Parler: Censorship Savior Or Dangerous Echo Chamber?

Parler is basically the same as Twitter, only their platform promises not to engage in any of the censorship practices Twitter is accused of.

By Sofia Yang | Updated

This article is more than 2 years old


It’s been going on for years but in recent months it has ramped up: Conservatives accusing social media and tech companies of censoring them.  Whether that censorship is truly happening or not, conservatives are beginning to act like it is. In response, they’re abandoning the social media you use for alternatives. In particular, they’re trading in their Twitter accounts for one on Parler. 

Parler is basically the same as Twitter, only their platform promises not to engage in any of the censorship practices Twitter is accused of. They call themselves the “free speech” platform and there you won’t find fact checking or verifications designed to create friction between users and those peddling content which Twitter’s terms of service board deems dangerous.  

What’s the truth here?  What is Parler really?

MSNBC’s analysis is that it’s a dangerous source of misinformation. They say it’s a “closed echo chamber could help crystalize these beliefs quickly.” Whether that is the nature of the beast they are adamant that it doesn’t matter because they think Parler is a “false refuge”.  

Parler does not actually face what it has set itself up to welcome — furious, beleaguered, anxious conservatives who want to find an online community that grants them some esteem and will fill a narrative void in their life.


What makes Parler a false refuge? In short it’s because they’re facing the same pressures that Twitter faces, those of advertisers. Parler already bans users for various infractions like hate speech and trolling. MSNBC even accuses the platform of banning people for talking about dog poop.

On the flipside, conservative news outlet Newsmax claims Parler is “rapidly growing” and that it’s ready to challenge Twitter. One that they are convinced has the back of conservatives. 

Maybe it does. One of the key investors in Parler was recently revealed to be conservative billionaire Rebekah Mercer. She’s the daughter of Robert Mercer, a man who made billions in artificial technology investing. 

Newsmax’s claim that Parler is a legitimate refuge for conservatives almost seems to fly in the face of what the company is advertising itself as. Parler doesn’t bill itself as the free speech platform for conservatives, it’s supposed to be simply a free speech platform. That, by the way, was what Twitter once billed itself as too. 

The days of Twitter claiming to be an open and free place for all communication are long gone. I suspect they won’t last long for Parler either.  Right now the only people on Parler are disaffected conservatives.  And while it isn’t exactly unfriendly to those who don’t identify as Trumpian, it’s hard to imagine why anyone who wasn’t steeped in that culture would want to spend any time there.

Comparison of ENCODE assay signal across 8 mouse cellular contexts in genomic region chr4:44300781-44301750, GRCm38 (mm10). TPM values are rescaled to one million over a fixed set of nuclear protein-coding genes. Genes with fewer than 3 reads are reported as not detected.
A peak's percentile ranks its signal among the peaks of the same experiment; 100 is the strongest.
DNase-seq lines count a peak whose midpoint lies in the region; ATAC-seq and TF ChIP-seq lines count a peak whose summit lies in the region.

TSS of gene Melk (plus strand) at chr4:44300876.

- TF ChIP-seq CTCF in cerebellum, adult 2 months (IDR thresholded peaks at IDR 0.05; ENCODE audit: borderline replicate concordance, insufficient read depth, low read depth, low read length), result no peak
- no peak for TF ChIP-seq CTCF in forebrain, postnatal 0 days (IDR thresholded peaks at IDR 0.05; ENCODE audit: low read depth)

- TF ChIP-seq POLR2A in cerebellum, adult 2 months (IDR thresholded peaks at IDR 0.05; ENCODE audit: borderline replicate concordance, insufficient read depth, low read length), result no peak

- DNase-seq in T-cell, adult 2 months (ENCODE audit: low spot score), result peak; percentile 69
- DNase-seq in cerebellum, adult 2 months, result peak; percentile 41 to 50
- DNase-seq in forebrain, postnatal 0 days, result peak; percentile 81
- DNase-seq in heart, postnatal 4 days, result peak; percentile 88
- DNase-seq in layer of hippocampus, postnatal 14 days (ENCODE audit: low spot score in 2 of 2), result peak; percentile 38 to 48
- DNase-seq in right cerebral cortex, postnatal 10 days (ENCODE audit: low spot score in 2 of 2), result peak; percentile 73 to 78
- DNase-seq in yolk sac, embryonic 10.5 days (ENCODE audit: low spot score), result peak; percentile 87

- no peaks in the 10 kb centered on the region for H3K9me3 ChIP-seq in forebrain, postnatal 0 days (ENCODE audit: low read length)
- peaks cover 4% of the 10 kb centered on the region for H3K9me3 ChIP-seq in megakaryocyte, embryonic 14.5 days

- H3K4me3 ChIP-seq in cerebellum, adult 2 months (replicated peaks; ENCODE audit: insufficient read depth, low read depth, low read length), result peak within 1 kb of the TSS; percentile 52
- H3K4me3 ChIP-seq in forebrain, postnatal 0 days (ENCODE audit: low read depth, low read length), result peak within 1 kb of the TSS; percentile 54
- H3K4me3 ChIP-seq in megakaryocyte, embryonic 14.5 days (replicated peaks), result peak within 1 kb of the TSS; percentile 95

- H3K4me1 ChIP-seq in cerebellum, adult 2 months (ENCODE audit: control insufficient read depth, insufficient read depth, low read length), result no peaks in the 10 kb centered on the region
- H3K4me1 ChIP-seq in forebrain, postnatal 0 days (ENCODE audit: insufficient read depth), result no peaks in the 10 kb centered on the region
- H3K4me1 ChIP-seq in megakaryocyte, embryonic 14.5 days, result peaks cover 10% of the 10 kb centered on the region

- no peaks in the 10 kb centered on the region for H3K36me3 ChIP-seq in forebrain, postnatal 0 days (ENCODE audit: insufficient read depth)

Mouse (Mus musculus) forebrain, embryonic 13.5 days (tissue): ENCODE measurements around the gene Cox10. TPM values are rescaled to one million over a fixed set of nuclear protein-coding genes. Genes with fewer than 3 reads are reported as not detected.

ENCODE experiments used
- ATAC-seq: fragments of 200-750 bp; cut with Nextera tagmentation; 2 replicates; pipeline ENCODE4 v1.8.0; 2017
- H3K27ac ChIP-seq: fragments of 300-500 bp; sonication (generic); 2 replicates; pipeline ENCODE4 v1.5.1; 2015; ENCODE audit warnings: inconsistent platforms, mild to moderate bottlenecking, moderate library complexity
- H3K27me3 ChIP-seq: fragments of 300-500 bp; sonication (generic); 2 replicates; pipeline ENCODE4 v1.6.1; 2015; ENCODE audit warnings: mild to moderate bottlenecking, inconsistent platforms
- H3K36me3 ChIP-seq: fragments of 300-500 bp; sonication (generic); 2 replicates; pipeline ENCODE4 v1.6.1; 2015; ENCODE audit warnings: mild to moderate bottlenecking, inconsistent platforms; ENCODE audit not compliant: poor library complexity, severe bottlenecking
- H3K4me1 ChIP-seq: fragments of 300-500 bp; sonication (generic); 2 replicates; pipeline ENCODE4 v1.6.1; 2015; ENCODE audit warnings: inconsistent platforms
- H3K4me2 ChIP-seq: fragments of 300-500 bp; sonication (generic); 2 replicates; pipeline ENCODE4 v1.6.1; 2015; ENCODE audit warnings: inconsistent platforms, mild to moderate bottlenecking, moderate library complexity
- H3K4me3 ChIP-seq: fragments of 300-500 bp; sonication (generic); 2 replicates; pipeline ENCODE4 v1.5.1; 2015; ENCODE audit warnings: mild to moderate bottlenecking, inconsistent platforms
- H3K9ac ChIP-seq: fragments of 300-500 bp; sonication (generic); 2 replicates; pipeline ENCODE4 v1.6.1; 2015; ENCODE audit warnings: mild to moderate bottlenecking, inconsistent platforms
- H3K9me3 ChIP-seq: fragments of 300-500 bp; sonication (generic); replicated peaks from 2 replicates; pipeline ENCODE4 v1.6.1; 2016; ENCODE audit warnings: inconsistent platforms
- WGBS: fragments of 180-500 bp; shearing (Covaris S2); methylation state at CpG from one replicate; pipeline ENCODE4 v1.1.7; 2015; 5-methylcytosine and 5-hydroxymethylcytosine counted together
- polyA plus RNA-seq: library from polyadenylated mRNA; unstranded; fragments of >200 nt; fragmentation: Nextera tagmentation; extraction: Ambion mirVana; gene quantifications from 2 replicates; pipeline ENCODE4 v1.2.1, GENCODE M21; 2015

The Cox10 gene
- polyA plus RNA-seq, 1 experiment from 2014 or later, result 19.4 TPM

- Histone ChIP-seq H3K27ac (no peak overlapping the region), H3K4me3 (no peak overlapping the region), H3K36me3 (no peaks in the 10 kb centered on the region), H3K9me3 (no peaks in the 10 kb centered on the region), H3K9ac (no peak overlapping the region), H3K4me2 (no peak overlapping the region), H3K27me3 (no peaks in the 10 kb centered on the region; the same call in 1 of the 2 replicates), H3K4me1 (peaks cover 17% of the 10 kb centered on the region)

Don’t believe us? Here’s a screenshot of the top trending topics on Parler, right now…

Trending Parler

Those will be the same top trending topics tomorrow, and the next day, and next week and next month. Because that’s all anyone talks about on Parler.

So who has it right here? MSNBC or Newsmax? Is Parler a dangerous echo chamber or is it the savior of a oppressed class who think they’re being run out of town on other social media platforms? We’re going to call this one for neither. 

MSNBC is wrong to be worried about potential dangers. The conversation there is too dead and boring to be dangerous. Maybe it is an echo chamber, but so is every social media platform since they are now designed to wall users off in a bubble of confirmation bias. Parler doesn’t need walls yet, because the entire platform is one bubble. But it’s a difference which doesn’t matter and it means Parler is no more “dangerous” than anywhere else on the internet.

Newsmax is wrong to think Parler is some kind of refuge from the imagined ire of angry liberals. Because it’s a one topic ecosystem there’s no energy there, no life to anything that’s going on. There’s really no way to change that, because the only reason to go there is to talk about Twitter censorship and if you want to talk about something else, you can do that somewhere else.  Eventually people will get tired of a one-topic social media platform and take a break somewhere else. When they do, they won’t come back.

Parler doesn’t have much of a future as anything at all. Neither do any of the other social media alternatives cropping up to cash-in on fears of tech-giant censorship. We’re stuck with Twitter, for better or worse. Starting another Twitter right next to the old one, is not the way to change that.